Monitoring network for the Himalaya region

Credit: Moroz Nataliya / Shutterstock
Credit: Moroz Nataliya / Shutterstock

An article in the journal Nature has set out details of a network of monitoring stations for the ‘third pole’ – the Himalaya-Hindu Kush mountains and Tibetan plateau.

Climate change is threatening the region, altering precipitation, glaciation and snowmelt. Monitoring is difficult in this high, remote area, and satellite images and climate models are not sufficiently detailed to track local changes.

The monitoring stations will follow the movement of water using its stable isotopes. A first stage has seen 11 ground stations and tethered balloons set up since 2014. There are plans for a further 20 stations later this year, as part of China’s five-year Pan-TPE research programme, which will have $215 million in funding.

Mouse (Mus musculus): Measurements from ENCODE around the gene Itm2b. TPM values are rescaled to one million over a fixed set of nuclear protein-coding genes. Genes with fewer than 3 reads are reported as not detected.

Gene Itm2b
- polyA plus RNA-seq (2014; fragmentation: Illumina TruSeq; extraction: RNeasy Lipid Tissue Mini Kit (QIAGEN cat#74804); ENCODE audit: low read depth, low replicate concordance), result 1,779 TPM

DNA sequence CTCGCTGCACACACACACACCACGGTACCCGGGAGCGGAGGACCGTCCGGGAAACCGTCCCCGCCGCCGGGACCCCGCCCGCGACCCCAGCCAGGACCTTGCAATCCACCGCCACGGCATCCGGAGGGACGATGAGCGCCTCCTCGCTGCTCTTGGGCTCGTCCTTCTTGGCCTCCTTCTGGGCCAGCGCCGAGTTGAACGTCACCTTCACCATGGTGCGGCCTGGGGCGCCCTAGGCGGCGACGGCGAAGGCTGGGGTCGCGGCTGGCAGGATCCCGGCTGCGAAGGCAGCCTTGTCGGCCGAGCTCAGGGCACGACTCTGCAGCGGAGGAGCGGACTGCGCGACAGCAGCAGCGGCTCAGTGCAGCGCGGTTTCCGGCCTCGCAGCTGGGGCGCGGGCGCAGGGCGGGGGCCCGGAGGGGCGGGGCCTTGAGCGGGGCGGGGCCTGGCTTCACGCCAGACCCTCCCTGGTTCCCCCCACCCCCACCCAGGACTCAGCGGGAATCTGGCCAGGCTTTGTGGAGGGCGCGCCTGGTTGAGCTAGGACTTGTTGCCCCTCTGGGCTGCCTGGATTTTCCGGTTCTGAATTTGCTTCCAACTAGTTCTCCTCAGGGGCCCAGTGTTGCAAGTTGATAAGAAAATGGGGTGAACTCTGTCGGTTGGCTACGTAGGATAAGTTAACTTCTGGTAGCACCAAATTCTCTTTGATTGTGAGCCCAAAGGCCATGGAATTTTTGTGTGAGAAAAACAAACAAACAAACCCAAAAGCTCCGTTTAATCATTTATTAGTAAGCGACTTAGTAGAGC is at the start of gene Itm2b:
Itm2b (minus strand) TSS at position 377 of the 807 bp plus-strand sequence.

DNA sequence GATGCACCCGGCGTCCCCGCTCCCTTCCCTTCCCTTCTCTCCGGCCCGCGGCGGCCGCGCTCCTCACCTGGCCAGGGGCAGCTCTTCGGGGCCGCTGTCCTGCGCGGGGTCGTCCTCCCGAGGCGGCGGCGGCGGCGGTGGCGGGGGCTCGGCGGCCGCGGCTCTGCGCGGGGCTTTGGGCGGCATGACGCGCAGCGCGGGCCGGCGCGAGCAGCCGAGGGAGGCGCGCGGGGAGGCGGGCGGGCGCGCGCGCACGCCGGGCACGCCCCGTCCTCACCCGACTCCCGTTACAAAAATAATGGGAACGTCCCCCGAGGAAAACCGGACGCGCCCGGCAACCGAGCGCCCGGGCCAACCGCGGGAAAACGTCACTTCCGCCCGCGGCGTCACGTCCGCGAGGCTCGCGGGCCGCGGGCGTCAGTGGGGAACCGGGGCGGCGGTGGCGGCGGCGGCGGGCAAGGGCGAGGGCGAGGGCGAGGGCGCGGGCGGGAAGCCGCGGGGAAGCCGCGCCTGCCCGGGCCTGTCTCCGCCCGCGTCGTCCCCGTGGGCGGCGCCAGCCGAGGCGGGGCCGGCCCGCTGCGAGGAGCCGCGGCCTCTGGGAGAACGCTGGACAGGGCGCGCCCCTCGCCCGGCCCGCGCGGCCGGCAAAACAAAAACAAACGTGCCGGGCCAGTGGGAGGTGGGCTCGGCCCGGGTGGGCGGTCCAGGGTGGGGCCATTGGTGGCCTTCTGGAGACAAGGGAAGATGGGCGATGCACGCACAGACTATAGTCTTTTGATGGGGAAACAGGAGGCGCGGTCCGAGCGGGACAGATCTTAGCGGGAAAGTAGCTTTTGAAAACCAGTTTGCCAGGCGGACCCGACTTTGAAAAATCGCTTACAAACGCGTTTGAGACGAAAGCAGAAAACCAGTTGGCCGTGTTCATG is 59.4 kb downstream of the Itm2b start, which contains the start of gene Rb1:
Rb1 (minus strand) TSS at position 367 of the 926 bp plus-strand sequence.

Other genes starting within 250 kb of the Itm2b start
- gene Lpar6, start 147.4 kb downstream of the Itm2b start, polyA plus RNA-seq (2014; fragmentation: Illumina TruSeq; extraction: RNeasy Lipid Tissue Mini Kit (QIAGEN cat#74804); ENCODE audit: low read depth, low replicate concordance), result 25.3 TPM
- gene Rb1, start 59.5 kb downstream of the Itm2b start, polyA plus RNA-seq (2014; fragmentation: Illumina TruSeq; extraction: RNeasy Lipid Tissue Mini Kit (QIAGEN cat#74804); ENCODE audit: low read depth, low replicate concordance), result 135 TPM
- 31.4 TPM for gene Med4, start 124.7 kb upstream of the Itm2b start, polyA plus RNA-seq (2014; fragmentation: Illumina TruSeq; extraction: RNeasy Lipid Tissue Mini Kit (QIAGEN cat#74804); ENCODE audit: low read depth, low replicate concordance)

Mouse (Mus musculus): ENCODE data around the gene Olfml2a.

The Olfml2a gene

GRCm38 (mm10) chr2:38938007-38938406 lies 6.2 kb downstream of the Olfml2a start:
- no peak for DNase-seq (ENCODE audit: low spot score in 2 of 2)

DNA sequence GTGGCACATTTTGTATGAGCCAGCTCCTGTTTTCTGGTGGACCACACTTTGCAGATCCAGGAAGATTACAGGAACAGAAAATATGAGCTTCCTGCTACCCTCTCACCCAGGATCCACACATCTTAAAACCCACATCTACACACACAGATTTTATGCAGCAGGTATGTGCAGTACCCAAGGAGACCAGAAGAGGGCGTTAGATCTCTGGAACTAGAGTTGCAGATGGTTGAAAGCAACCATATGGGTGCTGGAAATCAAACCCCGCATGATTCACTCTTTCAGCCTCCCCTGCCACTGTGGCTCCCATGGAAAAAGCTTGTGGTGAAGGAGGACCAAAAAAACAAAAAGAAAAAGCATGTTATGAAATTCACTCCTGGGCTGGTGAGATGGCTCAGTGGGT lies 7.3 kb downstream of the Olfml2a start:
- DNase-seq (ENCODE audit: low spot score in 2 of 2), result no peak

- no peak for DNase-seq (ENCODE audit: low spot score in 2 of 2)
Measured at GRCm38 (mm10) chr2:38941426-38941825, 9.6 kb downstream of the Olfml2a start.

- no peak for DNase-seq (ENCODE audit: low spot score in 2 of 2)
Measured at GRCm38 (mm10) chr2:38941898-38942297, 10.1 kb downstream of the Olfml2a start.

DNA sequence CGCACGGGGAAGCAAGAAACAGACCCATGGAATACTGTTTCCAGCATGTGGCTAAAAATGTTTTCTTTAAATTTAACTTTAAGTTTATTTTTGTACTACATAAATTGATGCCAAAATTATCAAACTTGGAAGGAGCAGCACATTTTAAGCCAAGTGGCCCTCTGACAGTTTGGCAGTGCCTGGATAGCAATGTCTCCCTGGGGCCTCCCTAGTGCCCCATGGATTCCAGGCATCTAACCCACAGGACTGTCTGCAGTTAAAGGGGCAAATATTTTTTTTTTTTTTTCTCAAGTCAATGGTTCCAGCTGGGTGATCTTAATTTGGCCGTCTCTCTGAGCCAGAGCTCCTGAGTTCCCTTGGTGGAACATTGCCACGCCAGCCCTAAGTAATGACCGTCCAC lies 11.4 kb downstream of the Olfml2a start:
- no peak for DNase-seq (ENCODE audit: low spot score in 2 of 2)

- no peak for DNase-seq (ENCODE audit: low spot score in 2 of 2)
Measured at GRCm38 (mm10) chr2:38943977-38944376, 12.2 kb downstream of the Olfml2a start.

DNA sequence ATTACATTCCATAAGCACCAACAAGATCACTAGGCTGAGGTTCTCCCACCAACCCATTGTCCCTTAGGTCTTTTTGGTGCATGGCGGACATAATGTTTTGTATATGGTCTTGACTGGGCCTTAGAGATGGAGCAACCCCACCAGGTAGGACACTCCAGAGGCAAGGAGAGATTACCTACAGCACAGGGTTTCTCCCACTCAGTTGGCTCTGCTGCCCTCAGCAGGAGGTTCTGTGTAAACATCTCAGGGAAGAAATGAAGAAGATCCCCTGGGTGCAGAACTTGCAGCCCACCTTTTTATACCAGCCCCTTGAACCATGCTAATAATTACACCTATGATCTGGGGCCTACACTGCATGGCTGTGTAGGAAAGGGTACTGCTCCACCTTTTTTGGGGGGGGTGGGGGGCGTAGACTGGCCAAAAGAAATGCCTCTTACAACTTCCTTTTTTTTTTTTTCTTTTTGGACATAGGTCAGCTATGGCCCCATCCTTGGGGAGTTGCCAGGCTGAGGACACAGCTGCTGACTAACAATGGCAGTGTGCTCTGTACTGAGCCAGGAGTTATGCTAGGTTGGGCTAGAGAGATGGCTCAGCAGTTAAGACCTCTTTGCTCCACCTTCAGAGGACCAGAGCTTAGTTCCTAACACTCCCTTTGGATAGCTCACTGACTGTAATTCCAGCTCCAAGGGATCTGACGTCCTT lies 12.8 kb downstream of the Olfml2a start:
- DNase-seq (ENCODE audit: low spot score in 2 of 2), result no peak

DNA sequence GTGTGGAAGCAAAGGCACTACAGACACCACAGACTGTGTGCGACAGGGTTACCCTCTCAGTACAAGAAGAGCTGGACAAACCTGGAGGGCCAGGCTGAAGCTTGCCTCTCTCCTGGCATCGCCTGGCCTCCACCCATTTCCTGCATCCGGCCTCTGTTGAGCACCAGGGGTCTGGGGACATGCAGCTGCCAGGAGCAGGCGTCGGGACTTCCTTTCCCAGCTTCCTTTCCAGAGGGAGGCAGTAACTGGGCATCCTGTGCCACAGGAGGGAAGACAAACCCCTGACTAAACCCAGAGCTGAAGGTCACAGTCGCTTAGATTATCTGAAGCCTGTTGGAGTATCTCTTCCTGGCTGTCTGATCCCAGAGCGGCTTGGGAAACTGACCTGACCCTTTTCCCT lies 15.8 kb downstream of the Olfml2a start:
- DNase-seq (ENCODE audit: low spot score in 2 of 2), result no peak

Another five-year programme will also receive $623 million in funding to study environmental change on the Tibetan plateau. Throughout the total 10 years of work, the cost of instruments, staff and maintenance is predicted to reach around $2 million.

Most of the monitoring stations will be along two axes, a south–north line of 15 stations at 100 to 500km intervals from the Indian Ocean to the Tian Shan mountains and an east–west line from the Iranian plateau to China’s Loess plateau, comprising 12 stations 200 to 500km apart.

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